Krzysztof Lesiakowski, General elections in Poland in June 1989 – Overview after 20 years

   General elections in Poland on the 4th Jun 1989 were one of the critical moments in Polish history after Second World War. It was hard to predict that communist regime gave up general rule expressed by Wladyslaw Gomulka: when we come to power, we will never give up. Confirmation to this words was a martial law in 1981.
   Considering general elections in Poland on the 4th June 1989 after 20 years we can notice their great historical value. Voting for “Walesa team” millions of Poles showed that they refused permission on previous status quo. That event was a kind of frontier, behind which the return to the past was not possible. Poland received a great chance for historical transformation. As it had occurred, not every of the changes were desirable. Moment of triumph quickly faded away. In opinion of many people the whole process that leaded to general elections was unclear and talks that were held between communist and opposition were backstage. Summarizing, Polish histori- ography needs treatise about general elections in June 1989 to consolidate the meaning of that event.

   Maria Żemigała, Przygródki at Royal Castles in Greater Poland and the Kujawy Region in the Years 1564-1565

   Faced with the outbreak of the Polish-Swedish War in 1563, the Polish Parliament, with the king’s consent, ordered a detailed list of all royal property to be made. A special commission was set up for each province. In the years 1564-1565, nineteen large royal estates (dominia) were described by the commission in Greater Poland and the Kujawy region. Each record opened with a description of the castle or manor. All the nineteen castles and manors were accompanied by a separate yard (przygródek), where the fundamental services, including stables, administrative buildings with kitchens or bakeries, breweries and baths, were located. The present paper contains descriptions of particular buildings and relevant analyses. The preparation of these facilities for the arrival of the king, his attendants and officials as well as royal convoys is also subject to assessment. It has been established that such structures were first build at castles in the second quarter of the 15th century and that the term przygródek was found in a document as early as 1447. In fact, in the years 1564-1565, when the above-mentioned inventory of the royal property was prepared, yards of this type had already become obsolete.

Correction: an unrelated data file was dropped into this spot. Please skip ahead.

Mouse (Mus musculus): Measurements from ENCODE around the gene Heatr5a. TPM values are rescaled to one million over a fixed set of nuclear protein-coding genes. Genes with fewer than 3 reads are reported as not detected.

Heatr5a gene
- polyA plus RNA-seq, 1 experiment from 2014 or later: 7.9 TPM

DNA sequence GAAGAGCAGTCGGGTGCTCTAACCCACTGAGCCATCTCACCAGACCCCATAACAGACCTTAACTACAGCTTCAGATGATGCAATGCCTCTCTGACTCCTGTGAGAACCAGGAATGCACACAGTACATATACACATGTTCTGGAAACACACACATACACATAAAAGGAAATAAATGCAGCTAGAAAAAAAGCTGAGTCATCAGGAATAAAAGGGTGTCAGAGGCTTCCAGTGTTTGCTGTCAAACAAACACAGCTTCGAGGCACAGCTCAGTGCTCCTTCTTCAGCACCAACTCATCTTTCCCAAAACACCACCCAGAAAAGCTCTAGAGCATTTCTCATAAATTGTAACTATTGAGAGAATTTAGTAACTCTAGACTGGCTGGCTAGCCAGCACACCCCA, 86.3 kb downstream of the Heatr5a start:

Tadeusz Poklewski-Koziełł, The Łódź Connections of Karol Niezabytowski of Lubicz

   Karol Niezabytowski (1865-1952) was the author’s grandfather’s brother. Until 1939, he was a major landowner, first in Belarus (until 1917) and then in Greater Poland and Podlasie within the borders of the Second Commonwealth of Poland. In the years 1926-1929, he was the Minister of Agriculture of the Polish government. Starting from 1939, he lived outside Poland, first in France and subsequently in the United Kingdom, where he wrote a 240-page diary of his entire life. He never returned to Poland and died in Great Britain.
In 1891, he received a large landed property and woodlands lying on the River Berezyna near Bobrujsk from his father. The property flourished due to food processing plants and timber and wood factories. At the same time, not wanting his business to be geographically limited, he entered the Russian market, especially its European part, as well as the British and French markets. Łódź, which had been developing as a major industrial centre for fifty years, became one of his areas of investment. He took the first step by buying an army barracks, then shares in the city’s slaughterhouse, and finally purchased the company erecting the Savoy Hotel. The barracks were subsequently sold to the Polish Army, which was just being formed. He also transformed the City’s slaughterhouse association into a consortium building town slaughterhouses throughout Poland, which proved a highly profitable business. However, the Savoy Hotel became the cause of financial failure for him. This undertaking had led him to come into contact with some financial fraudsters, who persuaded him into stock trading. As a result, he bought some stocks of a non-existing oil search and exploitation company based in the vicinity of Lvov.